(10% each). The ground in the part of the reserve intended for the forest recreation program is covered with moss and herbaceous vegetation. All views in this selected place were of the forest alone, undisturbed by buildings or other objects.
In this study, a pre-test–post-test design with a short, one-day intervention of the forest recreation program was applied. The participants’ psychological and physiological responses were measured indoors on the day before forest recreation, and then under field conditions on the next day, directly after the forest recreation. On the pre-test day, before the pre-test, the subjects simply participated in their ordinary, everyday activities. These activities did not consist of performing tasks identical to those planned for the “forest recreation”. The same time of each day (15:45–16:15) was chosen for psychological and physiological measurements to achieve comparable results. Measuring at different times during the day may cause biased results, due to the effect of the circadian rhythm on humans [21
], and thus we chose the same time of measurement for each day. As the intervention was planned for several hours, the pre-test was carried out in the same hour as the post-test, at the same time of the day, but the day before (to avoid performing measurements during different hours of the biological clock). The participants took part in a single exit to the forest (in a single intervention) which is a common practice in forest therapy research. Their relaxation at individual stages of the intervention took place in privacy, and each participant chose a separate place a few meters away from other participants to be able to relax and follow the instructions of the researcher leading the therapy. The conducted forest recreation program engaged participants’ senses: Auditory (e.g., listening to the sounds of the forest in a sitting position with closed eyes), visual (viewing the forest), and tactile (touching forest items, cuddling up to trees). The sense of smell was engaged during all activities, which is illustrated in Figure 2
. The activities were repeated three times, once in each of the selected forest areas, which participants moved among on foot. The walking route and place of stay for forest recreation are shown in Figure 1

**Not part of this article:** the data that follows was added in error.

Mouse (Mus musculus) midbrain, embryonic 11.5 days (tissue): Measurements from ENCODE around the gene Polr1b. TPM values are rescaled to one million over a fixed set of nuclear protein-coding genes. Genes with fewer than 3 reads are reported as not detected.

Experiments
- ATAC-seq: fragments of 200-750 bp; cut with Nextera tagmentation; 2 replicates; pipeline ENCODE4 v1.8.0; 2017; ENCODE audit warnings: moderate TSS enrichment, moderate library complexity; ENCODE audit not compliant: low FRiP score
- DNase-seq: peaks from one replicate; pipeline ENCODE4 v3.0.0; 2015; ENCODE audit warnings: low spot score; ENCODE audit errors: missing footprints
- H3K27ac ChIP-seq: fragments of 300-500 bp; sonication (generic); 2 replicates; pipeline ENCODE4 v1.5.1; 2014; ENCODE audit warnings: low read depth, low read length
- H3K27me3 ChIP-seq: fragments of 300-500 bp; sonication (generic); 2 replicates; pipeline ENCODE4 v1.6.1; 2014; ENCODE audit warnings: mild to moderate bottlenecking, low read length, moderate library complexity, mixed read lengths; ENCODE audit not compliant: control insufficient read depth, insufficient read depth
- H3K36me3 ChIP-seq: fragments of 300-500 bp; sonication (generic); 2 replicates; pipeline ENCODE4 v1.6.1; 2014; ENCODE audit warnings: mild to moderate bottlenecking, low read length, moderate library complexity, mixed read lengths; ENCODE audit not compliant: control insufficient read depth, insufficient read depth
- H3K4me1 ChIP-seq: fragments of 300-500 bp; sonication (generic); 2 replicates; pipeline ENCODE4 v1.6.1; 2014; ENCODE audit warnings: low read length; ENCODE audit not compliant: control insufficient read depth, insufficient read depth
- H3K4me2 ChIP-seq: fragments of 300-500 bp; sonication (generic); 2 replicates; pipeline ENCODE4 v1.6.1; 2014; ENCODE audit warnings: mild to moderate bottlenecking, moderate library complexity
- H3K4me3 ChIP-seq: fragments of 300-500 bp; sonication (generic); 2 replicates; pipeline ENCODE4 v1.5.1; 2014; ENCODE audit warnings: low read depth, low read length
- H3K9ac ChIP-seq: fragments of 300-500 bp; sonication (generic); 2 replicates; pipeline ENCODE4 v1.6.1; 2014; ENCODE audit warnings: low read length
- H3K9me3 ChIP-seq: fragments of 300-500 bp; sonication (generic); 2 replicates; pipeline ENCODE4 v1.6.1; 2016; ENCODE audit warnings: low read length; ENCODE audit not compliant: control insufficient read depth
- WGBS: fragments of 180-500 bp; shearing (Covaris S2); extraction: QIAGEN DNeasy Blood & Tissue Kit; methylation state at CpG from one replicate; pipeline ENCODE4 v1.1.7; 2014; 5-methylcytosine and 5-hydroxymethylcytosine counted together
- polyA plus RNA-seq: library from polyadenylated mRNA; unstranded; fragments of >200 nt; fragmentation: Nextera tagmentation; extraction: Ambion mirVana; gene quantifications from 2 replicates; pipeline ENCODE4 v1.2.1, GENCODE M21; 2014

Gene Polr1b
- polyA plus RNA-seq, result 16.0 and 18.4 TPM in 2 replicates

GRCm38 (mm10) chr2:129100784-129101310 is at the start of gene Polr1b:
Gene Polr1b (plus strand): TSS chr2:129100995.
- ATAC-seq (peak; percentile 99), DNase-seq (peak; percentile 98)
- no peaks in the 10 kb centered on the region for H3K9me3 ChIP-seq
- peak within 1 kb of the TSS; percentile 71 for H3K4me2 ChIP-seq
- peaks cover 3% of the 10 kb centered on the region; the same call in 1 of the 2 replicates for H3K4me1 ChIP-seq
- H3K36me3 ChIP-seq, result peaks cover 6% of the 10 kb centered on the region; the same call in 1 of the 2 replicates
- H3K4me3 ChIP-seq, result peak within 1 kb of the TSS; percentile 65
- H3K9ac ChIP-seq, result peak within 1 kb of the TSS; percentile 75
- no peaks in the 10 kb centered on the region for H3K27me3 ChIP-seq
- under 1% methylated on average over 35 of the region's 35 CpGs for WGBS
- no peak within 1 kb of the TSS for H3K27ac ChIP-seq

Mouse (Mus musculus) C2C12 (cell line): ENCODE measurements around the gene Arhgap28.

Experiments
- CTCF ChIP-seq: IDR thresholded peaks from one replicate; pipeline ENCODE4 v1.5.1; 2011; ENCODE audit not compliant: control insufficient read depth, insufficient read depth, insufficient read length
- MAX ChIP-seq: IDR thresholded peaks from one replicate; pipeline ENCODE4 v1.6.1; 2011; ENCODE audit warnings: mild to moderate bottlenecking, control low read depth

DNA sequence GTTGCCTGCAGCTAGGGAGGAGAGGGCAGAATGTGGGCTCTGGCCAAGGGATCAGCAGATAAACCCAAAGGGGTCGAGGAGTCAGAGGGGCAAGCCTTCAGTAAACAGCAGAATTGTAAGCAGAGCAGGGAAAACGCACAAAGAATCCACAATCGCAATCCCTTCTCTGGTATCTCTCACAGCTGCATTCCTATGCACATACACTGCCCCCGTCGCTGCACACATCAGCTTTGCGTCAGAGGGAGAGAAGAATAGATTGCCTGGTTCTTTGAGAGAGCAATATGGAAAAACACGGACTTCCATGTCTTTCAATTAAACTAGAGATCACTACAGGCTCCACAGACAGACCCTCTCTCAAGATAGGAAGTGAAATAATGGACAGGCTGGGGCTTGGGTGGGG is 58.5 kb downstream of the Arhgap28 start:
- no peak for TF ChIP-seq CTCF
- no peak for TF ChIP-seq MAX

. The time spent standing in the forest throughout the forest recreation program was approximately 5 h. In addition, participants could relax throughout the intervention, which made the intervention not an effort. The schedules of indoor and field experiments are shown in Table 3
. The purpose of choosing three different activities in three different parts of the forest was to replicate a previous study, where different activities were repeated in different forest areas [6
], and this scheme was applied to obtain an effect of forest therapy in this study comparable to that observed in the previous study. The three different localities intended for forest recreation provided the participants with a variety of views and experiences that could be useful in recreation and could increase the recreational effect.
Four psychological questionnaires were used to measure the psychological effect of forest therapy on the participants. In the Polish language, a 65-item version of the Profile of Mood States (POMS) questionnaire was chosen [22
] to assess the program’s effect on the emotional states of participants. POMS is a reliable and valid measure of psychological distress [23
], and has previously been used to estimate the influence of the forest environment on mood states [16
]. This tool measures six mood states: Confusion, fatigue, anger or hostility, tension or anxiety, depression or dejection, and vigor. A five-point Likert scale was used for each item to evaluate participants’ mood states, with each item assessed from 0 (strongly agree) to 4 (strongly disagree).
The Positive and Negative Affect Schedule (PANAS) was used to measure the emotional affect of each participant. PANAS questionnaires contain 20 items, with 10 items addressing negative affect and 10 addressing positive affect. The reliability and validity of the PANAS is high [26
], and its use for forest recreation assessments has been previously described [16
]. A Polish adaptation of this schedule was used in the current study [27
]. Each item was assessed using a five-point Likert scale (1—strongly disagree, 5—strongly agree). The PANAS scale was used for this study because it is often used in research on forest therapy.
The Restorative Outcome Scale (ROS) is a reliable and valid tool developed based on previous research concerning restorative phenomena [28
]. Originally, this scale was used to assess humans’ restoration in the forest environment [16
]. It contains six to nine items, with each item assessed by participants on a seven-point Likert scale (1—not at all, 7—completely). In this study, we used a scale modified for forest experiments by Takayama et al. [26
]. The scale with modifications was adapted into Polish [16
]. In this study, “Restorative Outcome” was measured (i.e., a general restorative effect that was obtained as a result of the intervention).